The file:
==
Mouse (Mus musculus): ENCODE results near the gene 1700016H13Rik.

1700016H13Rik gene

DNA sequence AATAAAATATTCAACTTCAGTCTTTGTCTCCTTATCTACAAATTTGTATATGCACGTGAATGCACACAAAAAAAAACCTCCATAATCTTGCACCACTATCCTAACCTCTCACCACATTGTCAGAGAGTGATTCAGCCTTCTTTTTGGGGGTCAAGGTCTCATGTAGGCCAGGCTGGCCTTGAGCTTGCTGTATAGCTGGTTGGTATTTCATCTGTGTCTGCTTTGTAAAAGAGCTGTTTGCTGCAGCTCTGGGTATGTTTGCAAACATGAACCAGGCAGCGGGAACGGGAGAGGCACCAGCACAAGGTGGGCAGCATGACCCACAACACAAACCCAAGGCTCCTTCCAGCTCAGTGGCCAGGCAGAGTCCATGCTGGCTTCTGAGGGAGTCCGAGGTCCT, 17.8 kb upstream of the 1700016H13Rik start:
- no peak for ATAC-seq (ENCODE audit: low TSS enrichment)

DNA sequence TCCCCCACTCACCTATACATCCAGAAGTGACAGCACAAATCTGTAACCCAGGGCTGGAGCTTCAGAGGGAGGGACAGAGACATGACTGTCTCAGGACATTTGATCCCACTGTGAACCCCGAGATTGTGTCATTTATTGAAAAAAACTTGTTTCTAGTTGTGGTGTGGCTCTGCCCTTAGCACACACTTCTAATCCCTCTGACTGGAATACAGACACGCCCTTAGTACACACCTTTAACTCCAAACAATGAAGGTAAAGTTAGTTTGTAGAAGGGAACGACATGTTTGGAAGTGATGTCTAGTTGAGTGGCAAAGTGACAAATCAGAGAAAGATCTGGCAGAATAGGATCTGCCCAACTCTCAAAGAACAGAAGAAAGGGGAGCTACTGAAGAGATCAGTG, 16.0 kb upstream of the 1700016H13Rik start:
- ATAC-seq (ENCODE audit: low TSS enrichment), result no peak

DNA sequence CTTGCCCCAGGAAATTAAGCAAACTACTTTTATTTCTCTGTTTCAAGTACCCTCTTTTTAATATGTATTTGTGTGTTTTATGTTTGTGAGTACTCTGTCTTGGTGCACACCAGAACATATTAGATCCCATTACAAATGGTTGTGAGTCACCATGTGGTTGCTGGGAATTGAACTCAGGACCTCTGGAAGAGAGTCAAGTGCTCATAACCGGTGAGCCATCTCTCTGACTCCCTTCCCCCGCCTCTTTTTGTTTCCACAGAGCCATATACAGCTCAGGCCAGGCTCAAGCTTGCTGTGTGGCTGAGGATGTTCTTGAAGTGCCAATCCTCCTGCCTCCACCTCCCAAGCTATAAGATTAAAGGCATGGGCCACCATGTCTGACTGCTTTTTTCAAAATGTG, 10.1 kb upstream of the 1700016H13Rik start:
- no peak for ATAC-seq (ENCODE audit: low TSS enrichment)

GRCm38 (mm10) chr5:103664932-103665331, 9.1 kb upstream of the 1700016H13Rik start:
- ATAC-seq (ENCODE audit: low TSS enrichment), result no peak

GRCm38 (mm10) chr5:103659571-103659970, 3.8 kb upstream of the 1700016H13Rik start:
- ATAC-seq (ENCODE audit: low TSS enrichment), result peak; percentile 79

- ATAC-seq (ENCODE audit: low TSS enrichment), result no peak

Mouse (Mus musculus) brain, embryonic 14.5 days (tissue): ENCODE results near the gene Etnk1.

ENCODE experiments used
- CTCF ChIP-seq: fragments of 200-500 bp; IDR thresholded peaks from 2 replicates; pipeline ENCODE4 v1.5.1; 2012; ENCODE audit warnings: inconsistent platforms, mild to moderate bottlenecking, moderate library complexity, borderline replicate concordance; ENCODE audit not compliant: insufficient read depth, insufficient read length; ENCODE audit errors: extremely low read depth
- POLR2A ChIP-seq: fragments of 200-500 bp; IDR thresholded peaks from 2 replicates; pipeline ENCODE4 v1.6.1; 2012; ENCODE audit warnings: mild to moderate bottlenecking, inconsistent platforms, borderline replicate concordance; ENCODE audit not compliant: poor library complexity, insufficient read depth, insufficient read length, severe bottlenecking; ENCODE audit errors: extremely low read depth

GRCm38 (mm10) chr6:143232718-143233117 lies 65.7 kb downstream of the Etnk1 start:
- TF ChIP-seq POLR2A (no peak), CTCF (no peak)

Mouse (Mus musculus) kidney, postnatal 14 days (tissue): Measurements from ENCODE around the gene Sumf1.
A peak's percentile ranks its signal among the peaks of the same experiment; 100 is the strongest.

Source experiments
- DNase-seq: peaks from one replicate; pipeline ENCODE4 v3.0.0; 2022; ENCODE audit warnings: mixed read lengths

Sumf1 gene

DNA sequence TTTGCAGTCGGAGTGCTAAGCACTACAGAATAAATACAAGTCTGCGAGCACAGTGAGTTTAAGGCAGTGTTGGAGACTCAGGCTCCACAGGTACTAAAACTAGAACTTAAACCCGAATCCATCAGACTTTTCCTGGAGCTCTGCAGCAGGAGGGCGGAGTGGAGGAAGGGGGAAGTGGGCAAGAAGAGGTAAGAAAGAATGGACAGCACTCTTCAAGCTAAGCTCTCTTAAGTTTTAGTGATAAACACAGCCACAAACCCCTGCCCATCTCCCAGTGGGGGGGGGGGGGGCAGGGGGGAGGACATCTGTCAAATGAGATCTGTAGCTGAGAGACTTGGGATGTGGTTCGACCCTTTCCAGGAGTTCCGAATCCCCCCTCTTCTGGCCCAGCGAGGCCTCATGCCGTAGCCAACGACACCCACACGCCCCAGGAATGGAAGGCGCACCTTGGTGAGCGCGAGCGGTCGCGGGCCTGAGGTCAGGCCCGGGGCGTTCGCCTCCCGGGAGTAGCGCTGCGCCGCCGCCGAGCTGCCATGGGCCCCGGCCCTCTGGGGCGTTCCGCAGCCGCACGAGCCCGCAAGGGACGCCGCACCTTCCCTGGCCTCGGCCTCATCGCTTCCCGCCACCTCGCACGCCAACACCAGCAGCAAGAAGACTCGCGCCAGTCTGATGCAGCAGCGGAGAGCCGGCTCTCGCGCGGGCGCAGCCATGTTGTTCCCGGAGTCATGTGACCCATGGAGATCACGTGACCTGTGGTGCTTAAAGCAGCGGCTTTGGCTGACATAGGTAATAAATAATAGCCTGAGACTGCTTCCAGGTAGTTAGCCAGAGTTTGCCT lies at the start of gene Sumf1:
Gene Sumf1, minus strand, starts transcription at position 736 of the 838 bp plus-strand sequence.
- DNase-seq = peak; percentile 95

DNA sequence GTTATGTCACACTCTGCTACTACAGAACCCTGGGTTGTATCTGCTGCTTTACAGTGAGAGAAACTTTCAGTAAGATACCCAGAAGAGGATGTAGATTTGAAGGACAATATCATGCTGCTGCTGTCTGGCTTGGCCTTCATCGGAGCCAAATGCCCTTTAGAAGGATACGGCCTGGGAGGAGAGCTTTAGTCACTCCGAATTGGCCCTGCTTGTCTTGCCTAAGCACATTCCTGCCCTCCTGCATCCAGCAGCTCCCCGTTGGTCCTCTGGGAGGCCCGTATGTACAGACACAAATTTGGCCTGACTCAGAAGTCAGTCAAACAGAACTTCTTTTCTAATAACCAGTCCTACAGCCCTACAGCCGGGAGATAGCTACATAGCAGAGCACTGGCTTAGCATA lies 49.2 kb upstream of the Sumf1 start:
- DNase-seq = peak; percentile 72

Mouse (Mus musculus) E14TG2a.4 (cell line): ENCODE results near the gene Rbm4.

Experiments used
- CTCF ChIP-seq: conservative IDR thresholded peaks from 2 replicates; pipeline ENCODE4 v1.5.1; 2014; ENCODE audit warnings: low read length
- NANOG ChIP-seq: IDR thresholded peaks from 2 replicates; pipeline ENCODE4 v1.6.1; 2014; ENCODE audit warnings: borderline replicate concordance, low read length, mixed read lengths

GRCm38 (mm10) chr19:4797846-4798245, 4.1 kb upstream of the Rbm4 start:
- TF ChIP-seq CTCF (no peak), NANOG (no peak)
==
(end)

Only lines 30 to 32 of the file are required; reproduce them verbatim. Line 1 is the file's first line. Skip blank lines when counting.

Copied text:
Mouse (Mus musculus) E14TG2a.4 (cell line): ENCODE results near the gene Rbm4.

Experiments used
- CTCF ChIP-seq: conservative IDR thresholded peaks from 2 replicates; pipeline ENCODE4 v1.5.1; 2014; ENCODE audit warnings: low read length